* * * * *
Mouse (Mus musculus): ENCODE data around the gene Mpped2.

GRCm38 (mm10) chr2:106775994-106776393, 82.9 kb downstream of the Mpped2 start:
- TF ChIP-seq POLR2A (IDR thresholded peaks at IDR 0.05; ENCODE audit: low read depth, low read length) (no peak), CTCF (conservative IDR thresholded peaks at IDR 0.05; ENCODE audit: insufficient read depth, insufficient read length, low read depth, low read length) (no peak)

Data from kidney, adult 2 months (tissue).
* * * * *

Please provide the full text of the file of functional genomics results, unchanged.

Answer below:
Mouse (Mus musculus): ENCODE data around the gene Mpped2.

GRCm38 (mm10) chr2:106775994-106776393, 82.9 kb downstream of the Mpped2 start:
- TF ChIP-seq POLR2A (IDR thresholded peaks at IDR 0.05; ENCODE audit: low read depth, low read length) (no peak), CTCF (conservative IDR thresholded peaks at IDR 0.05; ENCODE audit: insufficient read depth, insufficient read length, low read depth, low read length) (no peak)

Data from kidney, adult 2 months (tissue).